While snow tubing or sledding satisfies most kids’ need for speed during cold winter months, 57 US teens have set their sights on something a little bigger—they will represent Team USA in the first-ever Winter Youth Olympic Games, held January 13 through 22 in Innsbruck, Austria.
The inaugural event, which will be held in alternation with the summertime Youth Olympic Games introduced in 2010, provides the International Olympic Committee with an opportunity to reach a younger generation of winter athletes while boosting their cultural awareness and togetherness.
“We’re refreshing the Olympic legacy,” says Georg Spazier, head of marketing and communications for the Innsbruck 2012 Youth Olympic Games. Innsbruck, one of the most famous winter sports regions in the Alps, hosted the Winter Olympics in 1964 and 1976. “Now we are the first city to light the Olympic caldrons three times.”
The Winter Youth Olympic Games will also prepare teens for future competitions. “This is a time where up-and-coming athletes can learn the challenges of staying in a village—distractions, prioritizations, security clearings, etc.—and realize that they are part of a big show and that there are many moving pieces,” says US Olympic Committee Associate Director of International Games Todd Allison. “I believe this will help them mentally prepare better for their first Olympic Winter Games.”
The event will bring together 1,059 top athletes ages 14 to 18 who represent 70 countries. They’ll compete in medal events across 15 sports disciplines, including alpine skiing and cross-country skiing, bobsledding, curling, figure skating and speed skating, ice hockey, luge, and snowboarding. (Search: How can I boost my performance on the slopes?)
For the 37 males and 20 females who will represent Team USA at the games, many are following in famous footsteps. For example, 15-year-old hockey forward Ryan MacInnis, who plays for the St. Louis Amateur Blues, is the son of Al MacInnis, a St. Louis Blues Hall of Fame defenseman and Olympic champion. Similarly, Shane Gersich, 17, of Chaska, Minnesota, is the nephew of Neal Broten, a member of the 1980 “Miracle on Ice” Olympic Men’s Ice Hockey Team. And 17-year-old cross-country skier Patrick Caldwell of Lyme, New Hampshire, is the son of four-time Olympic cross-country skier Tim Caldwell who competed in the 1976 Olympic Winter Games in Innsbruck.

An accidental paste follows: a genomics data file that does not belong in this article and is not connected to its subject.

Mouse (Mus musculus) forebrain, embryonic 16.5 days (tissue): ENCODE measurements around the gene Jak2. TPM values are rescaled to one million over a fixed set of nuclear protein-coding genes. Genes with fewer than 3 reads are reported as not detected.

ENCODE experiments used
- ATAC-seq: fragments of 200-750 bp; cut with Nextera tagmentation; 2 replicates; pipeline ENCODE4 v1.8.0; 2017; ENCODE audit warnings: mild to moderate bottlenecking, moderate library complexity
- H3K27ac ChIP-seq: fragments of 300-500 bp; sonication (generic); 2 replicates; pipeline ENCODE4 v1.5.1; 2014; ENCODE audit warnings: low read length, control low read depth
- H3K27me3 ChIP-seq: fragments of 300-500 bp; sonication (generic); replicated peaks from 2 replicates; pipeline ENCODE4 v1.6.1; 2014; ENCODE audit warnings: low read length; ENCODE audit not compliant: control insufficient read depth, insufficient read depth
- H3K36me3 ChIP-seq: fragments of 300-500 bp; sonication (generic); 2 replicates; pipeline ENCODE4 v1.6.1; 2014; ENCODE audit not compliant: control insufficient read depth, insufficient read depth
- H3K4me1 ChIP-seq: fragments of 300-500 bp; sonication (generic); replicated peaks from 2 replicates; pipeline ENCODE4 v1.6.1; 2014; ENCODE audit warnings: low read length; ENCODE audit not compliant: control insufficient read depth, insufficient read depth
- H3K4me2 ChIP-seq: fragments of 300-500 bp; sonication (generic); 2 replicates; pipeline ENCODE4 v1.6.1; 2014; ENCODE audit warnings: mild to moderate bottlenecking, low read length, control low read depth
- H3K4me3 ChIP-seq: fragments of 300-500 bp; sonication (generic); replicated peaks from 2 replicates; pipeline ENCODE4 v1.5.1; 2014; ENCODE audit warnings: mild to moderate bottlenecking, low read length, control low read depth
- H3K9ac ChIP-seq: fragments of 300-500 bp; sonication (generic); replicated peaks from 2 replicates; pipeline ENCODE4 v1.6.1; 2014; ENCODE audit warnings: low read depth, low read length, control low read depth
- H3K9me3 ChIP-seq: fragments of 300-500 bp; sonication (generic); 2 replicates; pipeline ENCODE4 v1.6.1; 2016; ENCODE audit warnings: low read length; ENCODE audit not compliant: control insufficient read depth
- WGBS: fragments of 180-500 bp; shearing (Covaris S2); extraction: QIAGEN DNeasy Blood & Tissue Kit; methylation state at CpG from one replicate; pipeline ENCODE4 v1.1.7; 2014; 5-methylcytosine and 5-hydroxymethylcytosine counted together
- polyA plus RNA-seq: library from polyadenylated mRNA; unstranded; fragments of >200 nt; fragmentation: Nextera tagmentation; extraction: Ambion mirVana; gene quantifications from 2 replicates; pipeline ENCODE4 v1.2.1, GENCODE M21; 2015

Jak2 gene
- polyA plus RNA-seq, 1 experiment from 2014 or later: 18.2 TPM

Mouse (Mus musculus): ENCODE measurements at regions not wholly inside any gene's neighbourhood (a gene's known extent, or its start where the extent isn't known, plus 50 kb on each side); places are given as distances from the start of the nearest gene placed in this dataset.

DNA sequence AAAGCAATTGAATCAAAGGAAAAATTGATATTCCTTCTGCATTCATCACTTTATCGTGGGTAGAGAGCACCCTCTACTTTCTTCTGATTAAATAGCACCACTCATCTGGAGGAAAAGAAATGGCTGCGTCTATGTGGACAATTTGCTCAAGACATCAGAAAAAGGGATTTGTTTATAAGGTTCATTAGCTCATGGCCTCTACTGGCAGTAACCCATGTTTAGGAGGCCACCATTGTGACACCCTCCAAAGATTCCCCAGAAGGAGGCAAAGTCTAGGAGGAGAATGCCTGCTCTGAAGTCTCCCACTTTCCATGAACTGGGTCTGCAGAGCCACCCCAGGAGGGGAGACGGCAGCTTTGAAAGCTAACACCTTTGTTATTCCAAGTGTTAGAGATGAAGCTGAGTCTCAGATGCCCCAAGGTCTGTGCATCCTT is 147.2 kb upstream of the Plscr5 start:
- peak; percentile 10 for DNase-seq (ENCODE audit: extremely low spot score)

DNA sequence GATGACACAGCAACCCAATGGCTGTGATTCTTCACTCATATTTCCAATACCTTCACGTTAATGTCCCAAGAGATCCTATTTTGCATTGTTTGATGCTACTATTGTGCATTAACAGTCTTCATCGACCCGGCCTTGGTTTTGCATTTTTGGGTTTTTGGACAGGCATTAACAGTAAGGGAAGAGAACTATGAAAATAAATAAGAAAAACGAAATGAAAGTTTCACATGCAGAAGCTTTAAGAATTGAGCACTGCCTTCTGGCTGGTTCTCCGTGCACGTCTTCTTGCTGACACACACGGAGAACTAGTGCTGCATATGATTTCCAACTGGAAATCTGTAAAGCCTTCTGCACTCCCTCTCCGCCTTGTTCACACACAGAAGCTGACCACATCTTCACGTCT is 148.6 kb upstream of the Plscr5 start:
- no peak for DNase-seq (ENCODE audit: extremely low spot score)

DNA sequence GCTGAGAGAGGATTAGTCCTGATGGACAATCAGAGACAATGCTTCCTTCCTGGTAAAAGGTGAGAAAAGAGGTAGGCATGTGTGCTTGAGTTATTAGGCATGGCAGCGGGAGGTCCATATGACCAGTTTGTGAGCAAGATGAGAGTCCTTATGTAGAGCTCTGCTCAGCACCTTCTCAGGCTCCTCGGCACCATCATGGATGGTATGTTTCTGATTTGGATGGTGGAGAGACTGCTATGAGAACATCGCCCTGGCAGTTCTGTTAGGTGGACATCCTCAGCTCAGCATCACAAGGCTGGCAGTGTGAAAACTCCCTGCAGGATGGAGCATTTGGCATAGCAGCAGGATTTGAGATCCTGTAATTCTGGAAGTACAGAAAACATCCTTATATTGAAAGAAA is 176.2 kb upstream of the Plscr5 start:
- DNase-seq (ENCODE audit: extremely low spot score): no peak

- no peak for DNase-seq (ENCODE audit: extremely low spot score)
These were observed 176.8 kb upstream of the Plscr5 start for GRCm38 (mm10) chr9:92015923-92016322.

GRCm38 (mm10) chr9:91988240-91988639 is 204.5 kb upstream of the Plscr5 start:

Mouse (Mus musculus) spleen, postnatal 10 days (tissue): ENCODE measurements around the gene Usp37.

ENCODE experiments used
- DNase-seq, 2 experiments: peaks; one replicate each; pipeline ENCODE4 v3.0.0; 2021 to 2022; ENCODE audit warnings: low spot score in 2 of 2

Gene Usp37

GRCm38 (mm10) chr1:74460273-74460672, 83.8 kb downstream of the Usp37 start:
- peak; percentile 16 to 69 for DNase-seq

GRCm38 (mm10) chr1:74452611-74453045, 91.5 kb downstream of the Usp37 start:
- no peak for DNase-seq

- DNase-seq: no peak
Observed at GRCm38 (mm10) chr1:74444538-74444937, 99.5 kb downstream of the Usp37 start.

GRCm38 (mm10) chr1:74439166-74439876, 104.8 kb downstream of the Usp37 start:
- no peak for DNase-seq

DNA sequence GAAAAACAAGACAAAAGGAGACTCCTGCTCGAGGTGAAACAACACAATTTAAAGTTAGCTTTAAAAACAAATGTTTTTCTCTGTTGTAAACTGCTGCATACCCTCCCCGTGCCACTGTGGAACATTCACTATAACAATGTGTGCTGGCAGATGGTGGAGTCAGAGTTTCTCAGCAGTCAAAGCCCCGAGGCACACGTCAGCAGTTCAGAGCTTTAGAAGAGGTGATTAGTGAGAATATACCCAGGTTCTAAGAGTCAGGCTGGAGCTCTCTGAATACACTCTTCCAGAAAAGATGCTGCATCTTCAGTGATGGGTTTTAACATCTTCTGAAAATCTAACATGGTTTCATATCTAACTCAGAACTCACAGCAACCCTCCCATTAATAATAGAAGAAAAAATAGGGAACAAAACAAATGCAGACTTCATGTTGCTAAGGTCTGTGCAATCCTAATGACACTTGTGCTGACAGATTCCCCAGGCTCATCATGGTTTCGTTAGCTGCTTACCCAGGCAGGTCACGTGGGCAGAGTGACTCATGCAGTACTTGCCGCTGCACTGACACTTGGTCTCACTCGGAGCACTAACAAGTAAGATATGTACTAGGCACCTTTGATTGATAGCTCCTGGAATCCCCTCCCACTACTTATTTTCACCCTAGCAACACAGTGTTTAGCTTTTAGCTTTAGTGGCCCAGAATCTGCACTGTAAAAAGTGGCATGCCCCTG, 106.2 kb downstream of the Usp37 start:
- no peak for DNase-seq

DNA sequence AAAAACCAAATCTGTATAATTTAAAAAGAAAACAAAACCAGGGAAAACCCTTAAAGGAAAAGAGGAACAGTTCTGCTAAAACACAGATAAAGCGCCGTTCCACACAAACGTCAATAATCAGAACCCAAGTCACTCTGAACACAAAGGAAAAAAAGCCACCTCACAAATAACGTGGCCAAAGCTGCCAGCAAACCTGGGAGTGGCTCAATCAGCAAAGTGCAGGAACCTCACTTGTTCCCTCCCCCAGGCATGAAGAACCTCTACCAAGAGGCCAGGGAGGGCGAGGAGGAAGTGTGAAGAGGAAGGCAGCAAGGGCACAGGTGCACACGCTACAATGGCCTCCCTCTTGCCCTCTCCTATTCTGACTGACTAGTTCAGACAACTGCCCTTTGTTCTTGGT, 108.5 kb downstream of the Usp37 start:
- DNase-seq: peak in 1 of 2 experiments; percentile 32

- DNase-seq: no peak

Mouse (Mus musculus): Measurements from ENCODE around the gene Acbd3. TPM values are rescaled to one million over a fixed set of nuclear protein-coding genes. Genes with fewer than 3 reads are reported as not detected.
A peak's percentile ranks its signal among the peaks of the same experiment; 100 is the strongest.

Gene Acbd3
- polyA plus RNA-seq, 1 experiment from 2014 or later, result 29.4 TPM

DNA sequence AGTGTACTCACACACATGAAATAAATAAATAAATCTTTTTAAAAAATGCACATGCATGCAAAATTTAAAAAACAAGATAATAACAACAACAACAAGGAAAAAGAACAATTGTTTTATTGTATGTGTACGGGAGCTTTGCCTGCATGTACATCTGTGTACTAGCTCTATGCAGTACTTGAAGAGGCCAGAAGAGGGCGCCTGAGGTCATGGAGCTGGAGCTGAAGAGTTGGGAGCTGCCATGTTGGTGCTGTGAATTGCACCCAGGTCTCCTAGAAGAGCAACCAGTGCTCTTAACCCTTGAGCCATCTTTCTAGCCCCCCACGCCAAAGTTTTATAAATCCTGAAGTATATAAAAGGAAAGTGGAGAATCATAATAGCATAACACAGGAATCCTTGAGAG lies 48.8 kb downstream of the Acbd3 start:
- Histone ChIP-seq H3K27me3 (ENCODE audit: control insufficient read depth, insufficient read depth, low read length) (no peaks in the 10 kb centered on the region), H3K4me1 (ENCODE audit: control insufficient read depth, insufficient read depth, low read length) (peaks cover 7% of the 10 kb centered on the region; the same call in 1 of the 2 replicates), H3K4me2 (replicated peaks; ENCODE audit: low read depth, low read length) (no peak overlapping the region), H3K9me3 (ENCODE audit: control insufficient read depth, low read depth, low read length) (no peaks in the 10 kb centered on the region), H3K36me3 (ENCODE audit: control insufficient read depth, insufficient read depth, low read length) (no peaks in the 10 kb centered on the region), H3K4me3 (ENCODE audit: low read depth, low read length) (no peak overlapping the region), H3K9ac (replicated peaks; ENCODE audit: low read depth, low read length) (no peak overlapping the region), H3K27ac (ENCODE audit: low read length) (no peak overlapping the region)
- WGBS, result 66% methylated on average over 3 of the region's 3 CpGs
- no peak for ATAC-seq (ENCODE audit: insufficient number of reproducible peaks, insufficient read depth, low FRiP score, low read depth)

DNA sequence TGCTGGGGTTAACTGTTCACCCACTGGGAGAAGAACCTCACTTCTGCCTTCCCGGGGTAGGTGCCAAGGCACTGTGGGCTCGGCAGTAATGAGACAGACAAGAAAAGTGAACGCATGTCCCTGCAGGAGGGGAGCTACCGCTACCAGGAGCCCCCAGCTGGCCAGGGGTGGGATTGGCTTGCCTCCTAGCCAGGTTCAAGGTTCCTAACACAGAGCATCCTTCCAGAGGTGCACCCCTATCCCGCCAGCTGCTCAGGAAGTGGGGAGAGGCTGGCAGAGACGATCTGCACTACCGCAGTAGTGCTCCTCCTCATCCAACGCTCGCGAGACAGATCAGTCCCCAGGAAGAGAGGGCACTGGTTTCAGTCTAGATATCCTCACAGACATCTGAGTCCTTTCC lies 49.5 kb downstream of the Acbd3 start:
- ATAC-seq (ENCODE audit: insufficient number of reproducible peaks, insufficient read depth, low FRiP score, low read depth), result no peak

Other Team USA athletes to watch include curler Korey Dropkin, ski jumper Emilee Anderson, and Anna Kubek, who participates in biathlon, notes Allison. “The good part is that no matter where our athletes are on their development paths, they will be able to take the memories and cultural experiences back to their communities to share and teach the Olympic values," he says.
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Across the 63 medal events that will be held this week in Innsbruck, new team formats are being introduced as a way to promote the Olympic tenants of cross-cultural understanding and togetherness among these young athletes. For the first time, competitors in alpine skiing, curling, luge, figure skating, and ski jumping will feature teams made up of a mix of males and females and those composed of members representing different countries.
While most of the events at Innsbruck mirror those that will be on the program at the 2014 Winter Games in Sochi, Russia, the Youth Olympic Games will introduce several never-before-seen events. For example, an individual skills challenge among ice hockey players will be held for the first time in Olympic history. For the event, similar in format to the NHL All-Star Game’s SuperSkills Competition, the 15 best male and female hockey players from nations that did not qualify to compete in the men’s or women’s five-team tournaments will face one another in a series of skating and shooting drills.
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Other Olympic firsts include a slope-style event for snowboarders and a half-pipe event for skiers. During slope-style rides, male and female snowboarders will be judged as they perform a series of tricks down a course of man-made features including rails, boxes, and jumps. The event reflects the style of snowboarding that is enjoyed today by youth at terrain parks around the world. During the ski half-pipe, athletes will perform acrobatic tricks such as jumps and flips as they pass from one side of the snow-covered half-cylinder to the other.
“I think these events really fit the target age group well,” says Spazier. “Freestyle sports are really booming.”
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Running parallel to sporting events is the Culture and Education Program (CEP), which has been designed to raise participants’ awareness about health and well-being, social responsibility, skills development, and expression. Athletes will unite with Innsbruck’s teens at workshops such as Balance Your Act, a session that teaches how to effectively manage the dual demands of school and sport. Be the Chef, a 2-hour cooking seminar hosted by a professional chef, instructs kids how to cook a delicious and healthful dish from start to finish, while the Schuhplattln workshop showcases regional dance techniques.
“It has always been part of the International Olympic Committee concept to bring youth together in their sports, but this is a second pillar,” says Spazier. "It really brings out the Olympic values of friendship, respect, and excellence.”